The Influence of Misinformation

Govindraj Ethiraj - Founder, BOOMLive and IndiaSpend

Reputation Today recently organised the Influence Now Communication Conclave at Godrej One Campus in Mumbai. We, the students of The School of Communication and Reputation (SCoRe) got a chance to attend and listen to many speakers here, however the speaker that caught my attention was Govindraj Ethiraj.

Ethiraj is a former journalist and now the founder of BoomLive and IndiaSpend. He was speaking on Influence of Misinformation. His talk revolved around how fake news circulates online and how we as public consume the same. How we make our own assumptions based on a fake piece of information. He demonstrated the impact of fake news by giving an example of the measles outbreak in USA.
He stated that due to fake news people stopped believing in the power of vaccinations and concluded saying that vaccinations are bad for health. It was their belief and superstitions that vaccines harm the children in the long run, causing Autism. When in reality there has been no scientific study or research done to prove or conclude the same. A small non-informative news caused the measles outbreak, where the children were either not vaccinated or their parents didn’t get them vaccinated. This happened not only in USA, but also in Australia, some parts of India, and Russia to name a few.

He also spoke about the general elections where he said that these general elections will see the power of misinformation and the spin. Adding to this he mentioned how people previously voted largely based on facts which they would have interpreted in anyway. What’s different about this election is that people will vote often on the what they believe and what they have seen which may fundamentally not be true. People may believe things which could or could not have happened.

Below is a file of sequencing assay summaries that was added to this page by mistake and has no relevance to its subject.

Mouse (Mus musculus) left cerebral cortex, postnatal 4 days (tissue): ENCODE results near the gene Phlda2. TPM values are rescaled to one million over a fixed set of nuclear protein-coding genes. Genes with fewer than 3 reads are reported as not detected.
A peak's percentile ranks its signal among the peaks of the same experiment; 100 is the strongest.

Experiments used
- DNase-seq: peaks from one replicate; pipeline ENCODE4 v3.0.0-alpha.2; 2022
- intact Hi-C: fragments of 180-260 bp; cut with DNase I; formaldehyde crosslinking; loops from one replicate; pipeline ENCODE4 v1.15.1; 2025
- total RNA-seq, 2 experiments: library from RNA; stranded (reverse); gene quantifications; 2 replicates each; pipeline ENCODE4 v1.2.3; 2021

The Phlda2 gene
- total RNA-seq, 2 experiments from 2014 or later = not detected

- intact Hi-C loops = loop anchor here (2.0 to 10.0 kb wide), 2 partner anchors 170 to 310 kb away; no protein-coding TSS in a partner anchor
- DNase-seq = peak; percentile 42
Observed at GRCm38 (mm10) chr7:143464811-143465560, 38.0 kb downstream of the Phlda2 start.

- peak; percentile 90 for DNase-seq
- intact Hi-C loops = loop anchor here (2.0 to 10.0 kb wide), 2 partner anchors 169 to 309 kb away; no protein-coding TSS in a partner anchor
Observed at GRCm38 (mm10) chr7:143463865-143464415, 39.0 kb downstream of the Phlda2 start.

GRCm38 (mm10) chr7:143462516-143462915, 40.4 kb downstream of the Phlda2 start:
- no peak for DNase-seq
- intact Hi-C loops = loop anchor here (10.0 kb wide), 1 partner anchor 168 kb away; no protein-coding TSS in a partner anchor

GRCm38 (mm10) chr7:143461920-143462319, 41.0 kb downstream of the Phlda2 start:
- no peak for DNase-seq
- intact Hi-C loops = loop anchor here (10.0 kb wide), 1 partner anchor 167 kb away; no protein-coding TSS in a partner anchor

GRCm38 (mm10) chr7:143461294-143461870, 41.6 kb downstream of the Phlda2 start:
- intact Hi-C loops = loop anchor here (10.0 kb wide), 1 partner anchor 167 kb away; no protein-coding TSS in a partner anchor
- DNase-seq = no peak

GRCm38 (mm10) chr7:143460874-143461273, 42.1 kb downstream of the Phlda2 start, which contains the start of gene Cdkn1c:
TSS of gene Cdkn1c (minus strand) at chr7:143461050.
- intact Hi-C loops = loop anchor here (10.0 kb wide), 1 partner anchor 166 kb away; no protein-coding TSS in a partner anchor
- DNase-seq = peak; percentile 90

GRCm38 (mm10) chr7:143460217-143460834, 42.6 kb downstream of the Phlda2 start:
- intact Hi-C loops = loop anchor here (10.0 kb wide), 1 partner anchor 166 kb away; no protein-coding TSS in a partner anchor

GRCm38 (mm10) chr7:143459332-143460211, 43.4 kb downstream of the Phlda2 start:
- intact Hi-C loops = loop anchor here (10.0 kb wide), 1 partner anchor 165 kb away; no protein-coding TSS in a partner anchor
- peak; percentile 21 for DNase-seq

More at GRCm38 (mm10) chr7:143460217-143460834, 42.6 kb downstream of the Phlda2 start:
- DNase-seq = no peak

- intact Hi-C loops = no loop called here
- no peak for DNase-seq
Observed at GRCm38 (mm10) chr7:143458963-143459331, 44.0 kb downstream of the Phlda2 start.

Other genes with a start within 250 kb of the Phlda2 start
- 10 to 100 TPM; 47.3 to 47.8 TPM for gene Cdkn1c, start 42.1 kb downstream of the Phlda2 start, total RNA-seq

People’s minds are getting wired and rewired as we speak, they are believing and suspending their own belief systems. Should we trust information from WhatsApp in form of messages or videos? Here he spoke about the Pulwana Attack which happened on the 12th of February 2019. He said the idea behind showing us this recent case was to make us think how we absorb information, how we communicate the information and how likely are people to believe the messaging being sent out.

What followed the attack was series of pictures and videos which showed how these attacks were taken place, the destruction it caused, how the Pakistan Army had shot down their own aircraft fearing Indian retaliation. However, none of them were true. With the misleading pictures and videos, he also showed us what the real incident was and from where and how the alterations were made.

Someone from the conference asked him if we could get in touch with him if we needed some information around a piece of fake news which may be circulated about a brand? Ethiraj provided a everyone with WhatsApp helpline number where we could write to him with the link of the video or the picture and his team would revert with the correct information.

This session was a real eye opener as we don’t even realise the misinformation we consume daily and how it affects our thoughts.

Neha Shah
Neha holds a degree in B.A (Hons) in Arts, from Pearl Academy of Fashion, New Delhi, specialising in Textiles. She has nine years of work experience of working in the field of textiles.

Her love for communication, managerial skills and love to meet new people made her join Public Relations. She completed her PR internship with Ketchum Sampark, Mumbai

1 Comment on "The Influence of Misinformation"

  1. In India one cLever fool will send a foolish whatsapp in group the others like भेड चाल will forward to others without thinking. Your article is worth to open the eye but no this is India.

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